This week I’ll be digging a hole beside the rocket stove for the haybox cooker. I’m really looking forward to cooking up some big pots of beans and chickpeas to put in the freezer. I do love my black beans. : )

The in-ground cooler is working pretty well. I think we’ll add a little more insulation around the inner cooler to see if we can make that ice last a little longer. But eventually Rich is going to build a box to go inside the hole - which is lined with bricks - and make it good and insulated. I’ll keep you posted on its progress.

~

Things that are doing/did really well in the garden:

broccoli - still getting side shoots galore
parsley
arugula (perennial)
snowpeas
mustard
cucumber
black beans
radish
green onion
kale
oregano
thyme
chives
cilantro
lemon balm
nasturtium
marigold
borage
calendula
sweetpeas
sweet alyssum

Things that did/are doing okay

carrots
turnips
lettuce
summer savory
kohlrabi
rapini
bee balm

Things that didn’t do well

zucchini - blossom end rot - lack of calcium?
summer celery - pretty puny. I don’t think I’ll plant it again next year. I have lovage growing now, so that will be my celery replacement.


And that’s where we’re at with all of our projects.  I’m very pleased, and look soooo forward each day to picking my food fresh from the garden, and cooking it in the outdoor kitchen. And I’m loving building up my store of herbal remedies from the garden and property. This is the life. : )

I hope you’ve all had a wonderful gardening season.

Cheers
Tracy
6 months ago
Thanks, Nancy. I'm really enjoying this garden. Just about to do an update!

Always happy to be an inspiration!
6 months ago
Yeah, it's a pretty fiery blend. Best used in small quantities. : ) But lots of goodness in there. It's a great tonic.
6 months ago
I just made some Fire Cider. It has to sit for a month, and then I'll strain it.

Fire Cider Recipe

1 lg horseradish root, about 7” long, scrubbed, grated
1 lg ginger root, about 7” long, grated
1 lg onion, chopped
1 lg orange, skin and all, chopped
1 lemon, skin and all, chopped
16 cloves of garlic, chopped
2-4 habanero peppers, stem removed, chopped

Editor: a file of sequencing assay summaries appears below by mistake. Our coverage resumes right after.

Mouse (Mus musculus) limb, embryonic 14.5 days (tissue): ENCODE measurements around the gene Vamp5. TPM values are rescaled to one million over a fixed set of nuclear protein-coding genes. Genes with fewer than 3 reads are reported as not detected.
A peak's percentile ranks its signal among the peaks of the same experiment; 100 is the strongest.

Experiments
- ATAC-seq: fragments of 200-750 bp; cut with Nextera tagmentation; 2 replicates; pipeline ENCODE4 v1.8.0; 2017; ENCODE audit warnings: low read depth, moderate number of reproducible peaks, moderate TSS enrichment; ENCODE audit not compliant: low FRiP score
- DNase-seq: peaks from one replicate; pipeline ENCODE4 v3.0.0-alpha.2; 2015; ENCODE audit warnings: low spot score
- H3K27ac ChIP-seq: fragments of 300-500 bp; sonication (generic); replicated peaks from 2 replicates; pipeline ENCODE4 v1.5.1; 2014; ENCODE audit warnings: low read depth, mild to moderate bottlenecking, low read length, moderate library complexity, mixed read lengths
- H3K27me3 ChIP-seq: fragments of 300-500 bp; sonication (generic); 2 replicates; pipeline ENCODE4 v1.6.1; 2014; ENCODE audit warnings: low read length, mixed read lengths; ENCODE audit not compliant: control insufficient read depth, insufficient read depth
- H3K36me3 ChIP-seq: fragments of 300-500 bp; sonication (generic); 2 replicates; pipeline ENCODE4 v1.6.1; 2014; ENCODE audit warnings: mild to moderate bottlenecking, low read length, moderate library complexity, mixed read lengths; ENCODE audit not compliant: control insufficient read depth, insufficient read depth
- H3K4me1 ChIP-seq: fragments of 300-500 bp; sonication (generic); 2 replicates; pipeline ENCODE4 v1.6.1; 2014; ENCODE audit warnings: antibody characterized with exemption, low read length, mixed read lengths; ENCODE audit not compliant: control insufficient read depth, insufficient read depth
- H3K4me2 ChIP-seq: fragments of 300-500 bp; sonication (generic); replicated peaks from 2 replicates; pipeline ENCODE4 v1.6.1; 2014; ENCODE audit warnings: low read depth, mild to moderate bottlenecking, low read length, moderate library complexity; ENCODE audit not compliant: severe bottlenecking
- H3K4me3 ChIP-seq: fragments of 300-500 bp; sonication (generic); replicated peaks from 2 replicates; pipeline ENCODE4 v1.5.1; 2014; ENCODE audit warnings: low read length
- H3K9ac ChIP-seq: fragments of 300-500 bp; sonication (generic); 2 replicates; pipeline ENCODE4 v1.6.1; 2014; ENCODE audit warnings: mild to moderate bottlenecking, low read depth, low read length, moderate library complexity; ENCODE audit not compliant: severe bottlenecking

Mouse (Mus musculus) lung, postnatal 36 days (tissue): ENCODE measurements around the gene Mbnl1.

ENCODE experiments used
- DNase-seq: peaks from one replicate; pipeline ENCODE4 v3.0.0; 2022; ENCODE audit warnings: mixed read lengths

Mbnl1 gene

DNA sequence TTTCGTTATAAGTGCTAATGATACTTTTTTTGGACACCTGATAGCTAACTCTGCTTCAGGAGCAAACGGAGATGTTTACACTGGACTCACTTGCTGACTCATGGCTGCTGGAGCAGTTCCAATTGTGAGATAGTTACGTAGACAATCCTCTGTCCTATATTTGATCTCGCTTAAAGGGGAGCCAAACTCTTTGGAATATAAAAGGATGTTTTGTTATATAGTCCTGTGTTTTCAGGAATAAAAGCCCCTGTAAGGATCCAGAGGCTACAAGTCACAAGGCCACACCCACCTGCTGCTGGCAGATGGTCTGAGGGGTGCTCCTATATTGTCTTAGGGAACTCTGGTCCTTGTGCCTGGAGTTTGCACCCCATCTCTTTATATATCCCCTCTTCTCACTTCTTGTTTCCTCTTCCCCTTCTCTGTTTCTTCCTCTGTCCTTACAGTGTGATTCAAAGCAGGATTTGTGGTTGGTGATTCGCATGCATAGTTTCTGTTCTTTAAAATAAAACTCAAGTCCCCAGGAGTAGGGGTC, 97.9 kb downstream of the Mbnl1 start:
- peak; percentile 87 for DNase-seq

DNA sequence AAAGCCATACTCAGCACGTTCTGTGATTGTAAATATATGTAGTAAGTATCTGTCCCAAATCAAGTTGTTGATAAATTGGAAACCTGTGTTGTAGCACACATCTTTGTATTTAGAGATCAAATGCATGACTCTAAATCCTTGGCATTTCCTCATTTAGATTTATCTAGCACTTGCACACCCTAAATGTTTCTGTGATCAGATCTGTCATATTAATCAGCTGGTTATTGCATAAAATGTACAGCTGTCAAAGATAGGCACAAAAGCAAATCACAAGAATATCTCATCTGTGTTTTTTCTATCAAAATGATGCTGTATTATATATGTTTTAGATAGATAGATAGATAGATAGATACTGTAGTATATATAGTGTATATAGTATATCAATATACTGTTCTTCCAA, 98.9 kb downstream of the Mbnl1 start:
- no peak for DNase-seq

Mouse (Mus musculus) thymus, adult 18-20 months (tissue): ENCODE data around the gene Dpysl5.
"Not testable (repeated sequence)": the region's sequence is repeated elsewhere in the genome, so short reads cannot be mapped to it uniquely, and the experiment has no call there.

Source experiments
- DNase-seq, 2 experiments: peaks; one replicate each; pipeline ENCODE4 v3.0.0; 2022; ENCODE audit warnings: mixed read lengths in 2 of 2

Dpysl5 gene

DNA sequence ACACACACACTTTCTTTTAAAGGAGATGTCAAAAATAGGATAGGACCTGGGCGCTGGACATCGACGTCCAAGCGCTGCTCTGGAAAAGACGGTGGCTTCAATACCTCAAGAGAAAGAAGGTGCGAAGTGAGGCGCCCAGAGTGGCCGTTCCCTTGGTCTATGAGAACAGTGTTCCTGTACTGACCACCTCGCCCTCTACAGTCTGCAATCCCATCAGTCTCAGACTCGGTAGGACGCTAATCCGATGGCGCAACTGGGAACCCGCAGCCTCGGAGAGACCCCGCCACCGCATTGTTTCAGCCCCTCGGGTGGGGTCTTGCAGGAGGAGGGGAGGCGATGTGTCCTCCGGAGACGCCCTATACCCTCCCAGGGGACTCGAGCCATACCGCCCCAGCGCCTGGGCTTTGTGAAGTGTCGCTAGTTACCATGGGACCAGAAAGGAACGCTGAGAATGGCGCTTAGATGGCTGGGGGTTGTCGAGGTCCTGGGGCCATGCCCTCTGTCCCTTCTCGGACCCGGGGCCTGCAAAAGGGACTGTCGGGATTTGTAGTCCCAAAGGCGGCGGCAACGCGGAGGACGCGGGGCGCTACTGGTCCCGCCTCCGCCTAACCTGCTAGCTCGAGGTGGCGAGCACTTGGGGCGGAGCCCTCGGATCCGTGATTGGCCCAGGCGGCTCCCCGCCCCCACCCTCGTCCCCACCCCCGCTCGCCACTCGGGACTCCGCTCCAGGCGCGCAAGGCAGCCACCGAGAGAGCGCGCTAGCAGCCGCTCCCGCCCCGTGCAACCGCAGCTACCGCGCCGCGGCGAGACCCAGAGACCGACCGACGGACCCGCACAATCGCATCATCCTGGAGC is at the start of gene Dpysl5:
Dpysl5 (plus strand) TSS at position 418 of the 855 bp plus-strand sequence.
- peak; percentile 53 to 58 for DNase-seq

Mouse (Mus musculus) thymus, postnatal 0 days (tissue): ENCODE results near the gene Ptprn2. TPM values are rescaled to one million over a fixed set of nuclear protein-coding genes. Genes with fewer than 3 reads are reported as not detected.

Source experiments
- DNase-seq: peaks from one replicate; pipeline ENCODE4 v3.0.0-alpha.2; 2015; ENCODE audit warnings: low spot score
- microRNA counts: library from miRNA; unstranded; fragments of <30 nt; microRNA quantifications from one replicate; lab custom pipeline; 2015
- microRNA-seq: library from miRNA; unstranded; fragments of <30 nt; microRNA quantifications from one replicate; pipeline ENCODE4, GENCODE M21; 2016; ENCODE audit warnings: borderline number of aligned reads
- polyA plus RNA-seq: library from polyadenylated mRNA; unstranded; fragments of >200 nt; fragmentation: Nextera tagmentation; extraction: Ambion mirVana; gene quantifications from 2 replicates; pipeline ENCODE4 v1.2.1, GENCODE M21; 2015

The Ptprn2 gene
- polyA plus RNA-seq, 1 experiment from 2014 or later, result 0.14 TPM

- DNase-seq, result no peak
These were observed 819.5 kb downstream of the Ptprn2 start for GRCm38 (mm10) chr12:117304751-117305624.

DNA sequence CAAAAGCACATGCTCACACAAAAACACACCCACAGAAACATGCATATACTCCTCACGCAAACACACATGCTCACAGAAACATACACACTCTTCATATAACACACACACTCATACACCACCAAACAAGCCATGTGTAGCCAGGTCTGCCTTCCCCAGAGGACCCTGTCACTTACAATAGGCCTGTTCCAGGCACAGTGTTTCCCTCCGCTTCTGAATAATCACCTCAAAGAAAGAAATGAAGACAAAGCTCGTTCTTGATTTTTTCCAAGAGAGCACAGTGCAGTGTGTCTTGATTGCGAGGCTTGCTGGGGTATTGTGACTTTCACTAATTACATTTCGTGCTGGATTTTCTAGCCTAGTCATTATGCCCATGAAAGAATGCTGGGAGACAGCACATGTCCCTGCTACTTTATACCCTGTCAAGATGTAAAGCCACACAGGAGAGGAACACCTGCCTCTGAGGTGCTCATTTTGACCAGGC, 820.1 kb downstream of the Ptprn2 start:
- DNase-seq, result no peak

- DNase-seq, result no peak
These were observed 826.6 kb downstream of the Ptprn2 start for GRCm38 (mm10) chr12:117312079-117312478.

1 tbsp ground turmeric, or fresh turmeric, grated
raw apple cider vinegar
raw honey (add after straining, to taste)

Run quickly through a food processor, or just chop the orange, lemon, and peppers into small chunks. Add everything to 2 quart jars (or whatever jars you have). Pour enough vinegar to cover. Seal and store in cool dark place for 4 weeks. Strain and bottle. Take 1-2 tbsp daily, or use as salad dressing, in cooking, or in hot water.

Other things I added: parsley, rosemary, oregano

I'm really looking forward to trying it. I've had pre-made Fire Cider, but have never made my own. It packs a punch!
6 months ago
Don't wait for brassica starts! Direct seeding works great for brassicas. Plant some really early - just a small patch, so that if you get some nasty weather, you won't lose much - and then plant them at 2 or 3 week intervals, so you have a continual harvest, instead of them all being ripe at the same time.

And you can direct seed most brassicas right up until September. This will give you a longer harvest window, in the spring and in the fall.  Most brassicas are very hardy, and some get even sweeter with light fall frosts.

Hope this helps!
Many mustard greens are very cold hardy. I planted in mid March, and was eating it before the end of April. Pac Choi as well. Radish has already been mentioned. Cilantro is also a cool weather crop. As is arugula. Mix all those together and you've got a pretty tasty salad!

Happy gardening!

Tracy
Thanks, Ben.

Yes, rapini is very good. It has a stronger taste than broccoli, but very enjoyable. And awesome in stir fry. : )
7 months ago